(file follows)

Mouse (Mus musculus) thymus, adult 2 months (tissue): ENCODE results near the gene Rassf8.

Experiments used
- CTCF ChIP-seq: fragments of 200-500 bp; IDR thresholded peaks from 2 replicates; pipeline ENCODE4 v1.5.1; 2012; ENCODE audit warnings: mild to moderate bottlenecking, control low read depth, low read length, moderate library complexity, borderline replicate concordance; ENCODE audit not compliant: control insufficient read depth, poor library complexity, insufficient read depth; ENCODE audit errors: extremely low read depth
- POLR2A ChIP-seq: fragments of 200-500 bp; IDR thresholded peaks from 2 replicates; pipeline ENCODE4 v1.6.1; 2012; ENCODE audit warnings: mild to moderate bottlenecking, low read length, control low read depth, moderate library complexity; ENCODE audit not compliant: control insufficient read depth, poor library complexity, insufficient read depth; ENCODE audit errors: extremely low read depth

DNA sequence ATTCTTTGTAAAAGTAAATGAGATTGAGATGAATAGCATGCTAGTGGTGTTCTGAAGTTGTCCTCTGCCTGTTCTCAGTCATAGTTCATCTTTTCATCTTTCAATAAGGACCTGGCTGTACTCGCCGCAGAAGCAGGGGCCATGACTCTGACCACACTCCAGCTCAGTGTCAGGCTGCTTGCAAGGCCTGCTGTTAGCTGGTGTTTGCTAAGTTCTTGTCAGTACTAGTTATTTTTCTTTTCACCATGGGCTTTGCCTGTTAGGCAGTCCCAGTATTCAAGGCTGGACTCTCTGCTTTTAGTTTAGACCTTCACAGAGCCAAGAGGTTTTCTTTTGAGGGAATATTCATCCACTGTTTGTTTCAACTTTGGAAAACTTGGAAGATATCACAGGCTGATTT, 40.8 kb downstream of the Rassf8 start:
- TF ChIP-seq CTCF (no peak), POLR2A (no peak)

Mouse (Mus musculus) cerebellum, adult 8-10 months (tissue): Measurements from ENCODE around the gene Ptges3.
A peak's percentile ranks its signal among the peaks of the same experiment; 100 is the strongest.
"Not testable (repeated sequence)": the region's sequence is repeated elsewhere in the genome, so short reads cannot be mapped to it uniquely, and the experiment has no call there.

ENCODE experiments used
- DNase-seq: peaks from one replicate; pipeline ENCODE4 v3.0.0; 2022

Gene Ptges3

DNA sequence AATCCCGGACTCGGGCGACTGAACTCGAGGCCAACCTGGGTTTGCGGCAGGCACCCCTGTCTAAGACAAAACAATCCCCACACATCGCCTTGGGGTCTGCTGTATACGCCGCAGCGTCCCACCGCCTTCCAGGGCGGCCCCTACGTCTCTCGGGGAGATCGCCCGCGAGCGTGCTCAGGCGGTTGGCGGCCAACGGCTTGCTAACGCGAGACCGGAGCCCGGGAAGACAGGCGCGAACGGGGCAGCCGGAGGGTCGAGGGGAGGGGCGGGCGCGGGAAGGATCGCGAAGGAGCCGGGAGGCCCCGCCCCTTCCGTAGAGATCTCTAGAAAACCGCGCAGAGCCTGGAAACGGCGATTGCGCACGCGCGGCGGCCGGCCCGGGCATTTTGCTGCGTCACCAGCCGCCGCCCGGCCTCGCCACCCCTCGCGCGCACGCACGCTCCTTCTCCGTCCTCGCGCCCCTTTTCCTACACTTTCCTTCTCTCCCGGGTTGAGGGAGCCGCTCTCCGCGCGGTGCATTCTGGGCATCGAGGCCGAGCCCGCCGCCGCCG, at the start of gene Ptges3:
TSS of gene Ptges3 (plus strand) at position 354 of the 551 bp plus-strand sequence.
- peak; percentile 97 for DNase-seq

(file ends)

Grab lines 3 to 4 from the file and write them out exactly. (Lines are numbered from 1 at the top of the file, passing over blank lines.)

- CTCF ChIP-seq: fragments of 200-500 bp; IDR thresholded peaks from 2 replicates; pipeline ENCODE4 v1.5.1; 2012; ENCODE audit warnings: mild to moderate bottlenecking, control low read depth, low read length, moderate library complexity, borderline replicate concordance; ENCODE audit not compliant: control insufficient read depth, poor library complexity, insufficient read depth; ENCODE audit errors: extremely low read depth
- POLR2A ChIP-seq: fragments of 200-500 bp; IDR thresholded peaks from 2 replicates; pipeline ENCODE4 v1.6.1; 2012; ENCODE audit warnings: mild to moderate bottlenecking, low read length, control low read depth, moderate library complexity; ENCODE audit not compliant: control insufficient read depth, poor library complexity, insufficient read depth; ENCODE audit errors: extremely low read depth